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The tail of                            three dogs

September 5th, 2020The tail of three dogs

WE VERY nearly lost our Scout last week. Scout is a smooth-haired Jack Russell terrier. She came into our lives in 2003 - she was a puppy when we bought her in a pet shop in Woodend.

We’d gone into Woodend one Saturday to shop. We’d been talking about finding a companion for our dog Gizmo – you know; a pet, for our dog. We wandered into the pet store and there she was: bright, energetic and friendly – just what you want from a sales clerk. The puppy was fine too. We did no research, asked no questions, just said, “we’ll have her” (the puppy).
Turns out her breed tends to be smart and stubborn, which makes them difficult to train – a month of puppy school in Newstead confirmed this to be true.
Carol and I have form in this spur-of-the moment pet buying.
In 2001 we’d moved into our home in Wheatsheaf, making the transition from holiday-house owners to full-time residents.
That same year we attended the Bendigo Heritage Wine Festival, in which local winemakers set up inside some of the city’s beautiful old buildings and visitors walk through the streets enjoying the delights of the region. Passing Clouds winery had their tasting in one of the old trams as it rattled around the town – fantastic!
There were four of us and we’d become well acquainted with the region’s wines. While walking to our next destination, we stopped to look in the window of a pet shop – see the pattern emerging?
The puppy in the front window looked as if he’d been groomed using fingernail clippers. He had gooey eyes, upright ears and a crooked face. He captured our hearts in an instant, although we resisted his charms and continued our wine tasting.
But we didn’t forget him. One of our wine-tasting friends pestered us about him the remainder of the day and well into the night. So, the next morning, we drove back to Bendigo and bought the dog.
He hadn’t been well cared for in the pet shop. Apart from the miserable grooming, he hadn’t been fed properly. He was tiny, sitting easily in the cupped palms of two hands. His teeth were bad and his eyes were infected. But he had a magical personality and, with those funny ears, we immediately knew his name was Gizmo, from a character in the Gremlins movie.
At the time, Carol and I were commuting to Melbourne, via V/Line from Kyneton, for work, five days a week, and we felt bad leaving Gizmo home alone for that many hours a day. Which is where Scout enters the story.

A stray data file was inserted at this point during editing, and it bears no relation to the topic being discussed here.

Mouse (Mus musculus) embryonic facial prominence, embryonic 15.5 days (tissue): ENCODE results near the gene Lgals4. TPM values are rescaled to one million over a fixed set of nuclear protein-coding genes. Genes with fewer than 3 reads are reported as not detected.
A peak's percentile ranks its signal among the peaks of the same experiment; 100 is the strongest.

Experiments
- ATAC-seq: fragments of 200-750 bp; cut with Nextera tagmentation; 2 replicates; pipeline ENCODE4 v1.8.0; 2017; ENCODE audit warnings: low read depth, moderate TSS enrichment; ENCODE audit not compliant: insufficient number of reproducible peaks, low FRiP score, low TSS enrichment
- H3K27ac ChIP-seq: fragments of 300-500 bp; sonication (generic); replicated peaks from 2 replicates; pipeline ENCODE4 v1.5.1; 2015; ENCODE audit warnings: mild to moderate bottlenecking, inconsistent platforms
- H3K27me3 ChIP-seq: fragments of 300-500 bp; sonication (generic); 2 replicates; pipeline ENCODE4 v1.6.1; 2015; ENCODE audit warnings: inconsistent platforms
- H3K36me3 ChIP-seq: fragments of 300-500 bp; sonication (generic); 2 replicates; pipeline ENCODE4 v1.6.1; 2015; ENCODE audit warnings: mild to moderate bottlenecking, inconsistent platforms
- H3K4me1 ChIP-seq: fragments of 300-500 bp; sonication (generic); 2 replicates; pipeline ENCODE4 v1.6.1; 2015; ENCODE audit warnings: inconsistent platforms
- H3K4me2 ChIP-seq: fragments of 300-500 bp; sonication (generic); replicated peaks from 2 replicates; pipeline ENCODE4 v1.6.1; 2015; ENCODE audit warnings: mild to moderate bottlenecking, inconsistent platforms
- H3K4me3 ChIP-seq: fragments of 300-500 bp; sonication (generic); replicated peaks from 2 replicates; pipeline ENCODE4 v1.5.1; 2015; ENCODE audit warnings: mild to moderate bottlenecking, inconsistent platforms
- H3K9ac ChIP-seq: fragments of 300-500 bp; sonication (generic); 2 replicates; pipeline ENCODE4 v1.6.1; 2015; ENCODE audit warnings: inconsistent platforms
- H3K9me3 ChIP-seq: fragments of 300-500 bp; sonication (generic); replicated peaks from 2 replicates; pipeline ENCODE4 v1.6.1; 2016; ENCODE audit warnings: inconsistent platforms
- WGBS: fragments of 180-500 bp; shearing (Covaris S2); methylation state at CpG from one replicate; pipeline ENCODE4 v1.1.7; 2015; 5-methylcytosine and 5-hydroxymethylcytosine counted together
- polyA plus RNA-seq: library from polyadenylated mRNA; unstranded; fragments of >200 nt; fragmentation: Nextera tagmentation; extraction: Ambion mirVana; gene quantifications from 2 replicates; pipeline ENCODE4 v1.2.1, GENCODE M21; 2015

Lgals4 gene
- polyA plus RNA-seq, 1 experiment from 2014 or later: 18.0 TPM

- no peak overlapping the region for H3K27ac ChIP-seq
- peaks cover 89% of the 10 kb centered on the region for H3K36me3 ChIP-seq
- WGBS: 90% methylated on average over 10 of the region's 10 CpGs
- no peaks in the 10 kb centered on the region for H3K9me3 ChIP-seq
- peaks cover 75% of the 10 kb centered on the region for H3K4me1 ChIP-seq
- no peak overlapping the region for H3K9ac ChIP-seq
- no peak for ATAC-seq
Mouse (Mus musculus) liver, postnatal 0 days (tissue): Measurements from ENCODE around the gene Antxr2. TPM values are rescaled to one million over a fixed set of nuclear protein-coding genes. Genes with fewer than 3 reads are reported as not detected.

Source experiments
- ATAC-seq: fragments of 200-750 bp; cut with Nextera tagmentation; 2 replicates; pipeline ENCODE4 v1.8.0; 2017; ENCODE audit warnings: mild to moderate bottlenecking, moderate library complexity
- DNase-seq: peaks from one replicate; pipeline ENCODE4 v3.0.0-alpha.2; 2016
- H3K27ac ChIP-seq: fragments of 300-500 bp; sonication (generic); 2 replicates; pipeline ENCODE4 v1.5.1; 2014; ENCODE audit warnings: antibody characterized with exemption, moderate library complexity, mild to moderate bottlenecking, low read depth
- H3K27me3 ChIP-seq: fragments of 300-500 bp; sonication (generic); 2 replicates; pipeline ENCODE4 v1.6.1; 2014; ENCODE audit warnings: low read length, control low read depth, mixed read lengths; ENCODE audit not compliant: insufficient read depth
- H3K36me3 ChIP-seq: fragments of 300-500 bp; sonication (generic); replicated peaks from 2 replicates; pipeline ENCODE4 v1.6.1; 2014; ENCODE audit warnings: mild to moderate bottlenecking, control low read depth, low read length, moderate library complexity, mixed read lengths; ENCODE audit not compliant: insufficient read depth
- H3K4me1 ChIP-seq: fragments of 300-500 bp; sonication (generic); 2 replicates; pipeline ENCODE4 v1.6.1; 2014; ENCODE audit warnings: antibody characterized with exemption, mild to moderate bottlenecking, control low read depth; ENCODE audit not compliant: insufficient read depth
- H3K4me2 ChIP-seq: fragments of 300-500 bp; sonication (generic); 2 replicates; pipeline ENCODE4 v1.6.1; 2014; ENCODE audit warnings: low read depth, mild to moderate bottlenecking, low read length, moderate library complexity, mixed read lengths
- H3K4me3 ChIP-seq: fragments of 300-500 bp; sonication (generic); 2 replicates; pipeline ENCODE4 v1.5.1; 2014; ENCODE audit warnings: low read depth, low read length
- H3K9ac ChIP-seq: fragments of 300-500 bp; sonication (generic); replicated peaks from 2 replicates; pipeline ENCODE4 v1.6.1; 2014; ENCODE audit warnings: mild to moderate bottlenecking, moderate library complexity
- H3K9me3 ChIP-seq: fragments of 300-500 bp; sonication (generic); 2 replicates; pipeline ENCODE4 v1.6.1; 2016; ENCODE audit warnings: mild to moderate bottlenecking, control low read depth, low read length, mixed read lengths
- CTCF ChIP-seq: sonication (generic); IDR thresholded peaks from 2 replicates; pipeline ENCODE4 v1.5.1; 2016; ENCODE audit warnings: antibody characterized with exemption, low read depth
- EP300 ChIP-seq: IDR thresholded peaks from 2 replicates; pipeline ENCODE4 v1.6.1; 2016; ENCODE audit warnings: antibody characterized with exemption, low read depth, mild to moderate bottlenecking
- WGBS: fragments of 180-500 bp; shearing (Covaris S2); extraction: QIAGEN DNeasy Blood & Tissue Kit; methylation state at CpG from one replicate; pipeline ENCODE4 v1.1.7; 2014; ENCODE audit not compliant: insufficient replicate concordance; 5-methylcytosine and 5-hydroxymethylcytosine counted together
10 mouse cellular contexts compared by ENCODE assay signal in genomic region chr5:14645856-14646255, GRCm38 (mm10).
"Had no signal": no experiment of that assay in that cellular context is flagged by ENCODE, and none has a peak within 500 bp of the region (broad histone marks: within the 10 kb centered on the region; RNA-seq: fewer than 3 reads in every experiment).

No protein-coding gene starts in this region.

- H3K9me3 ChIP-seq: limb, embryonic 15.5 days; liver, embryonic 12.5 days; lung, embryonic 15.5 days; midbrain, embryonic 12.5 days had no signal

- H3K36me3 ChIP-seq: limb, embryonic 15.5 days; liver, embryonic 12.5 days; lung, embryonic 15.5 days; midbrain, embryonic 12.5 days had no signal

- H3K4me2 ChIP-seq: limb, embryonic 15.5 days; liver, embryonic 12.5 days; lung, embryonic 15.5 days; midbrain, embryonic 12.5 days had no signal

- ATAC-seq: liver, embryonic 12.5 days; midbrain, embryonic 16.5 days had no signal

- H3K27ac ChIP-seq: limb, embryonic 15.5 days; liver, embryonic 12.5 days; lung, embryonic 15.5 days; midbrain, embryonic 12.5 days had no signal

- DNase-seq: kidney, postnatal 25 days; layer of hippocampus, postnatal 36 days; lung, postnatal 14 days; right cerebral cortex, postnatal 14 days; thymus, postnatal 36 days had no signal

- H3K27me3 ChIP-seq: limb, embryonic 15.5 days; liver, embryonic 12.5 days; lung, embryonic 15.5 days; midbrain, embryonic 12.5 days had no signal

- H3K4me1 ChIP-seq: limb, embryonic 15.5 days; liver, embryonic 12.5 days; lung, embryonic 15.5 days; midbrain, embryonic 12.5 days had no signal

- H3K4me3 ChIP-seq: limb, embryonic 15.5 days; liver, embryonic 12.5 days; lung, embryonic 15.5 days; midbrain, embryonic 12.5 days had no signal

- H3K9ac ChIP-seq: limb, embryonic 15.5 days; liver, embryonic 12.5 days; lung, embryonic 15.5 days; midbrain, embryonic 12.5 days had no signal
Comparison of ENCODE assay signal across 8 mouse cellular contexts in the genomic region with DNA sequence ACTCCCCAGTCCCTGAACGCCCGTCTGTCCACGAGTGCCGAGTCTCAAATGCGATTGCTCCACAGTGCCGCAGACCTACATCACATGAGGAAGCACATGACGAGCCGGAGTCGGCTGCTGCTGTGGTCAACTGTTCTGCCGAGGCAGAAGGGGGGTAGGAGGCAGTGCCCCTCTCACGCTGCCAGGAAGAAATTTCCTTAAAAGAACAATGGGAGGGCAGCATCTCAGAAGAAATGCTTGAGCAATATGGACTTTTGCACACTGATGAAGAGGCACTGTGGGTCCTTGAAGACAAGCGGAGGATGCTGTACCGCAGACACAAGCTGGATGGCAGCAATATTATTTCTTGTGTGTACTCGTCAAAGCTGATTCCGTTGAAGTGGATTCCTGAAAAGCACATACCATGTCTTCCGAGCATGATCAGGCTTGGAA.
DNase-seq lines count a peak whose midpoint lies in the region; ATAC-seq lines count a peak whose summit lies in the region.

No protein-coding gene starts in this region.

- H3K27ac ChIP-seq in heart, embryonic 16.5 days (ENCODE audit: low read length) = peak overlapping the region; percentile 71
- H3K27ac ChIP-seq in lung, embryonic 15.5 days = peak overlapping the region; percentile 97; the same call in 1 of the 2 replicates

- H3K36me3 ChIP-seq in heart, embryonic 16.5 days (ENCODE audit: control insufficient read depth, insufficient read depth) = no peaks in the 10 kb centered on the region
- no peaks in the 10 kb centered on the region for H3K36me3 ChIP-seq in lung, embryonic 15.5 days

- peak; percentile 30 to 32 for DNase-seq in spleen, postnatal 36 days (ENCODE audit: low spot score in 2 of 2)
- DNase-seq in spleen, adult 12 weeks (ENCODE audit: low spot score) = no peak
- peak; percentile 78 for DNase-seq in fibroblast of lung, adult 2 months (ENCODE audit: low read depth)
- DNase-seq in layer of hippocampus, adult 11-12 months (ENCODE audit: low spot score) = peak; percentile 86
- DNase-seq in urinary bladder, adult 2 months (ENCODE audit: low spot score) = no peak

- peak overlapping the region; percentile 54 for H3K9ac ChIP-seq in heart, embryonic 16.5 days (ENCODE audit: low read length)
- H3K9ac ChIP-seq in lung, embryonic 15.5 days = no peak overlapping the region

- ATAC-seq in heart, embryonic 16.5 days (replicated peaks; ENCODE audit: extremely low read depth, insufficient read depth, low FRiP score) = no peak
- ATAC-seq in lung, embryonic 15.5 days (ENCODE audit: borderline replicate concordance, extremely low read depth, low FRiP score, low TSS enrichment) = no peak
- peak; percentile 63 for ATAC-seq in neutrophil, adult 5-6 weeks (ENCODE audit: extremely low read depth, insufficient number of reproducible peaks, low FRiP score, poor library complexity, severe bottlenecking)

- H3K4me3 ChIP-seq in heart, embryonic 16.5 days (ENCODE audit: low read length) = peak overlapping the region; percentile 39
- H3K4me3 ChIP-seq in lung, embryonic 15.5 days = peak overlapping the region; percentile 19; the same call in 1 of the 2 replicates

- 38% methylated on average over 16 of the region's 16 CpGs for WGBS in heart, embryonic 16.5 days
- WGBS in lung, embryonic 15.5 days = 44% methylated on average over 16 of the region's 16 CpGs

We cleaned up Gizmo and put him on a healthy diet – he ate like a pig but never grew much bigger than a mid-size chihuahua. He was well-mannered, had a lion’s heart, but was frail. Scout was a Jack Russell through and through: strong, fast, wiry, stubborn; but Gizmo ruled her pack, and they made a great team.
Over the years, Emma Tomkins from Hepburn Veterinary Clinic did a superb job helping us keep Gizmo happy, but he wasn’t a robust dog and in 2016 we lost him; he was in terrible pain from pancreatitis. Even now, I am crying as I type this, remembering how Carol held him in her arms while Emma gently administered the final injection.
Scout seemed to be in shock without him for a while but we tried to compensate with daily walks around the track at the Glenlyon recreation reserve.
In 2018 we decided to move back to California, after more than 30 years in Australia. My parents are quite old now, and it’s time for me to step up and be here for them.
Scout flew here in a large, custom-built crate, and soon settled into her new life, where the dogs have funny accents, pronouncing the hard “R” in bark.
We’ve been here more than two years. Scout is 17 and has slowed considerably. Her eyesight is poor – she has cataracts – and her hearing is greatly diminished. She sleeps 18 hours a day. Two weeks ago she had a sick spell and had trouble standing, but she came good. Then, last week, she was again sick and shaking, and seemed to be having some pain.
We’ve been fortunate to find a good vet here, so we took Scout to see her – her name is Nina. We were prepared for this to be Scout’s time. But Nina examined Scout, caressed and cuddled her, and declared that her heart and lungs remain strong – she comes from good Aussie stock, after all. Nina devised a strict diet for Scout and sent her home.
So now Scout has deposited a tidy package on the lawn and is romping around the yard – it always makes her feel good to leave one of these fragrant piles. Last year we bought a puppy for Scout – her name is Joey, because she looked like a baby kangaroo when we first brought her home. She and Scout play, groom each others’ ears, and are great mates.
Thus, life goes on, in California.

Words: Jeff Glorfeld (An Aussie in America)



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